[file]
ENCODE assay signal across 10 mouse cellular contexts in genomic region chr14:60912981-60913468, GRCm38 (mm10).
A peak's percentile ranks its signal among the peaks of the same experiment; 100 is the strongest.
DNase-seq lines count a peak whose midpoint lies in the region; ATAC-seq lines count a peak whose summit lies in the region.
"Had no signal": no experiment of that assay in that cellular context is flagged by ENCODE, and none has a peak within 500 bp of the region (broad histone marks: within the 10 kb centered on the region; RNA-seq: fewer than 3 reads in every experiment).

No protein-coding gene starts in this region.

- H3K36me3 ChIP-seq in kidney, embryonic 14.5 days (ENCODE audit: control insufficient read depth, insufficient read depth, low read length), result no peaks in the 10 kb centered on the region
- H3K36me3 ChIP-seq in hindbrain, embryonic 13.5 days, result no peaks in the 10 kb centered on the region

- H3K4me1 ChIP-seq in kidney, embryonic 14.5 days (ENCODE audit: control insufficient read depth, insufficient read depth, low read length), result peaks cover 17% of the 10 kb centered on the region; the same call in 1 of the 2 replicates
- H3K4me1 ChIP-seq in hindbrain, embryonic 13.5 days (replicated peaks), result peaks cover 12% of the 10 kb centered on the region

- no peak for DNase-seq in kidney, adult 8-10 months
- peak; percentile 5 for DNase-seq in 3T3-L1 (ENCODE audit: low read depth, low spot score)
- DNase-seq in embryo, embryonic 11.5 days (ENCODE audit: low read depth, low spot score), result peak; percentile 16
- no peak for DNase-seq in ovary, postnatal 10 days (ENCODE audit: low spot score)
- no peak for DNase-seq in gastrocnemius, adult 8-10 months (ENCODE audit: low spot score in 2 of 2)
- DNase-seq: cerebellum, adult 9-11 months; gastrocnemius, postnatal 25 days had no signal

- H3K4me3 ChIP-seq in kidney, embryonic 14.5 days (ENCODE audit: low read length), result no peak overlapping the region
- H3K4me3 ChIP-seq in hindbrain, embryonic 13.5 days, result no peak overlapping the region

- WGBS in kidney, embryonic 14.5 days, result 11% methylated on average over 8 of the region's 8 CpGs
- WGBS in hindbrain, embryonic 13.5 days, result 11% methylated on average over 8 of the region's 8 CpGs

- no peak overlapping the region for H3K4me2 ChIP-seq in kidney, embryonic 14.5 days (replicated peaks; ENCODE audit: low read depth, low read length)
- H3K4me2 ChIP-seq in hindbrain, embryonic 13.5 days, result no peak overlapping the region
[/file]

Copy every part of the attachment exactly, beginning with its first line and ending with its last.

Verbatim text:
ENCODE assay signal across 10 mouse cellular contexts in genomic region chr14:60912981-60913468, GRCm38 (mm10).
A peak's percentile ranks its signal among the peaks of the same experiment; 100 is the strongest.
DNase-seq lines count a peak whose midpoint lies in the region; ATAC-seq lines count a peak whose summit lies in the region.
"Had no signal": no experiment of that assay in that cellular context is flagged by ENCODE, and none has a peak within 500 bp of the region (broad histone marks: within the 10 kb centered on the region; RNA-seq: fewer than 3 reads in every experiment).

No protein-coding gene starts in this region.

- H3K36me3 ChIP-seq in kidney, embryonic 14.5 days (ENCODE audit: control insufficient read depth, insufficient read depth, low read length), result no peaks in the 10 kb centered on the region
- H3K36me3 ChIP-seq in hindbrain, embryonic 13.5 days, result no peaks in the 10 kb centered on the region

- H3K4me1 ChIP-seq in kidney, embryonic 14.5 days (ENCODE audit: control insufficient read depth, insufficient read depth, low read length), result peaks cover 17% of the 10 kb centered on the region; the same call in 1 of the 2 replicates
- H3K4me1 ChIP-seq in hindbrain, embryonic 13.5 days (replicated peaks), result peaks cover 12% of the 10 kb centered on the region

- no peak for DNase-seq in kidney, adult 8-10 months
- peak; percentile 5 for DNase-seq in 3T3-L1 (ENCODE audit: low read depth, low spot score)
- DNase-seq in embryo, embryonic 11.5 days (ENCODE audit: low read depth, low spot score), result peak; percentile 16
- no peak for DNase-seq in ovary, postnatal 10 days (ENCODE audit: low spot score)
- no peak for DNase-seq in gastrocnemius, adult 8-10 months (ENCODE audit: low spot score in 2 of 2)
- DNase-seq: cerebellum, adult 9-11 months; gastrocnemius, postnatal 25 days had no signal

- H3K4me3 ChIP-seq in kidney, embryonic 14.5 days (ENCODE audit: low read length), result no peak overlapping the region
- H3K4me3 ChIP-seq in hindbrain, embryonic 13.5 days, result no peak overlapping the region

- WGBS in kidney, embryonic 14.5 days, result 11% methylated on average over 8 of the region's 8 CpGs
- WGBS in hindbrain, embryonic 13.5 days, result 11% methylated on average over 8 of the region's 8 CpGs

- no peak overlapping the region for H3K4me2 ChIP-seq in kidney, embryonic 14.5 days (replicated peaks; ENCODE audit: low read depth, low read length)
- H3K4me2 ChIP-seq in hindbrain, embryonic 13.5 days, result no peak overlapping the region